This article below was first published in June, 2014, in a different political era. The recent shooting by the Police of three men on the seawall demonstrates the continuing relevance of the issues discussed at that time. I wrote as follows:
Violence and corruption in the police force can no longer be classified as allegations. They are real and are now an integral part of the culture of the Police Force and policing in Guyana. The sooner the authorities accept that these are chronic and systemic problems in the Police Force, the quicker there will be a serious attempt at a solution. No such attempt has yet taken place, even though modest efforts at ‘reforms’ have been made. But these have been attempted only reluctantly, after much public pressure and as an attempt to soothe public opinion. When public rage overflows, such as after the shootings in Middle Street, the public is offered the creation of a SWAT team. But the danger now exists that the Police Force will become so enmeshed and so entrenched in violence and corruption, that systems to protect these will take on a life of their own within progressively higher reaches of the Police Force.
Divided societies like Guyana suffer from a phenomenon whereby historic events which, when they occurred, gave rise to allegations of ethnic bias, never seem to go away. The West Indies Federation, which lasted from 1958 to 1962, is one such. It is an historic event which is hardly relevant to contemporary Guyana today. Yet the debate on Jagan’a attitude to the Federation rages, as if the event occurred yesterday, and not more than 50 years ago. It is contextualized to the current ethnic controversies, one of which is to seek to continually paint Jagan as a racist, or at least to allege that he was motivated by ethnic considerations. His role in the establishment of the University of Guyana has become another. But that is for another time.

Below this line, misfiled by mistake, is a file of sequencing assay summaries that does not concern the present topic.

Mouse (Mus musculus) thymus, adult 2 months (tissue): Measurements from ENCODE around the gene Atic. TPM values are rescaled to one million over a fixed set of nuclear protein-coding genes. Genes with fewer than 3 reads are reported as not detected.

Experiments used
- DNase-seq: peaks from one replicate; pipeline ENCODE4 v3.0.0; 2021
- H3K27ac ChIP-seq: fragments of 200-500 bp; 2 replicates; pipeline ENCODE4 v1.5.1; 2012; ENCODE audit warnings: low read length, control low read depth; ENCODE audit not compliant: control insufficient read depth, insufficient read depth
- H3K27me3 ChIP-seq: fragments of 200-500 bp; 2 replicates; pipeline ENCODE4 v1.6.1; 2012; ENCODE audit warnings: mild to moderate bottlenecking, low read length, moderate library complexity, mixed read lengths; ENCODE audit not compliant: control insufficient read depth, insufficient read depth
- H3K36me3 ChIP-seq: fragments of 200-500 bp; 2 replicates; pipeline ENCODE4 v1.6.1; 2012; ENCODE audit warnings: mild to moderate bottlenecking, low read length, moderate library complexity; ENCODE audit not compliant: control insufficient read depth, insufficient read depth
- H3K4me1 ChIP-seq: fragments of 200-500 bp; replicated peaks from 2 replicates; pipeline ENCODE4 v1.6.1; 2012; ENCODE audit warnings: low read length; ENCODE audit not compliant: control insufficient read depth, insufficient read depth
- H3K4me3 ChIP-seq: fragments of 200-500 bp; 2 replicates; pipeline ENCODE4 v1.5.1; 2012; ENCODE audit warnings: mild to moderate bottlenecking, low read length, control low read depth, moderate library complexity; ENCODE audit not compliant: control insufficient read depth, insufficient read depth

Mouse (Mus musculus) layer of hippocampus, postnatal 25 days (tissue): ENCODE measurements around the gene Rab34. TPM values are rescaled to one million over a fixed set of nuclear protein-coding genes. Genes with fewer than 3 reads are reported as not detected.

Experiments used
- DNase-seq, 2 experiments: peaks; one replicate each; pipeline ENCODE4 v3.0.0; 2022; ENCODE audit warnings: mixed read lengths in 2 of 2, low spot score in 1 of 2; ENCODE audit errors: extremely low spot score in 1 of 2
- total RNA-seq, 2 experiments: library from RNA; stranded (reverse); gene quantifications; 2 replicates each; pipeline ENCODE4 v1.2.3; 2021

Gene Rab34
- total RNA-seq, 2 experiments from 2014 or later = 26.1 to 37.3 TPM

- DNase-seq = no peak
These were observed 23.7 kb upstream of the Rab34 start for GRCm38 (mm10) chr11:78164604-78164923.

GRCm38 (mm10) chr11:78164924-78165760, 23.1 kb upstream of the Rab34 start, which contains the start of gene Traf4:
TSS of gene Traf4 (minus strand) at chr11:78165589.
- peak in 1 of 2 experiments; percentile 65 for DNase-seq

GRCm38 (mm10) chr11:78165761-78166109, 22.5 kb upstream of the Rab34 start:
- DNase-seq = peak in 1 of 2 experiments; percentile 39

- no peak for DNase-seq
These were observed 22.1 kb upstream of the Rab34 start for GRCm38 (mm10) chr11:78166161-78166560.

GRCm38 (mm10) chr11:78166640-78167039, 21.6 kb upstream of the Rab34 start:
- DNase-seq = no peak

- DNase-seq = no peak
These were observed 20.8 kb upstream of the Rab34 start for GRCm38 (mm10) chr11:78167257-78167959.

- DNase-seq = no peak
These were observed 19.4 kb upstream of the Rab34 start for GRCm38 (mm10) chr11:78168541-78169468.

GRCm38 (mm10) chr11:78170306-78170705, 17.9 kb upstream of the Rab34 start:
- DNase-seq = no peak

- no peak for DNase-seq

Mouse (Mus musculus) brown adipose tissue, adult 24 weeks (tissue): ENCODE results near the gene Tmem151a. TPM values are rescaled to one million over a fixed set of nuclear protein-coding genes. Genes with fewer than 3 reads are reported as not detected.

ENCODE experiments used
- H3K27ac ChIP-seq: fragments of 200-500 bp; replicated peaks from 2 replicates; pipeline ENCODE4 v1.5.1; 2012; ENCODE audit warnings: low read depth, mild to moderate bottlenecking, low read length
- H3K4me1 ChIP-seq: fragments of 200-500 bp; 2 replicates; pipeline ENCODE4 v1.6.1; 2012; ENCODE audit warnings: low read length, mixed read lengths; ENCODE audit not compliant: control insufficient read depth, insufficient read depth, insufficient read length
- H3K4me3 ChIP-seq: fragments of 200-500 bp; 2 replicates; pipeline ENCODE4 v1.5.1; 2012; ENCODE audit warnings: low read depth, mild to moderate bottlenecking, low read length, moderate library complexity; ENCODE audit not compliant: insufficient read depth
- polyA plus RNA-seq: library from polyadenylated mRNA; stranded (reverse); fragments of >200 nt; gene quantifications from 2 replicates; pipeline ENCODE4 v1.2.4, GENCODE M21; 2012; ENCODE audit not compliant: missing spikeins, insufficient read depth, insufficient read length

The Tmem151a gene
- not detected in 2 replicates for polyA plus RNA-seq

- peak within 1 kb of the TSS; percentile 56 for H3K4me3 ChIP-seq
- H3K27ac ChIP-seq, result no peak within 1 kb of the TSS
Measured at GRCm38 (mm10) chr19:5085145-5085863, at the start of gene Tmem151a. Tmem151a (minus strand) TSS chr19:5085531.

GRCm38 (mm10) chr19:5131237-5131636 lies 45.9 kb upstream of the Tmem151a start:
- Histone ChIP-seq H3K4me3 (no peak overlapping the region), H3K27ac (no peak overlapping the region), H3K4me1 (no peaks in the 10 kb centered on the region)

An editorial in the Stabroek News of December 19, 1986, on ‘Regional Integration’ stated that ‘…others, notably Eusi Kwayana (then Sydney King) attributed Jagan’s opposition [to the Federation] to his unwillingness to be swamped in a predominantly African grouping. C.L.R. James is also reported to have made a similar assertion. In response to the Stabroek News editorial, Jagan replied as follows:
It is not known whether the post of Commissioner of Police, which has become vacant with the retirement of now former Commissioner, Seelall Persaud, will be advertised to facilitate applicants from Guyana and the Caribbean, or will be ‘selected.’ President Granger implemented that policy in relation to the posts of Chancellor and Chief Justice, for which he had argued forcefully as Leader of the Opposition. It was productive because one such applicant was nominated for the post of Chancellor. Consistency demands that the position of Commissioner of Police be similarly advertised so as to attract the best qualified from Guyana and the region.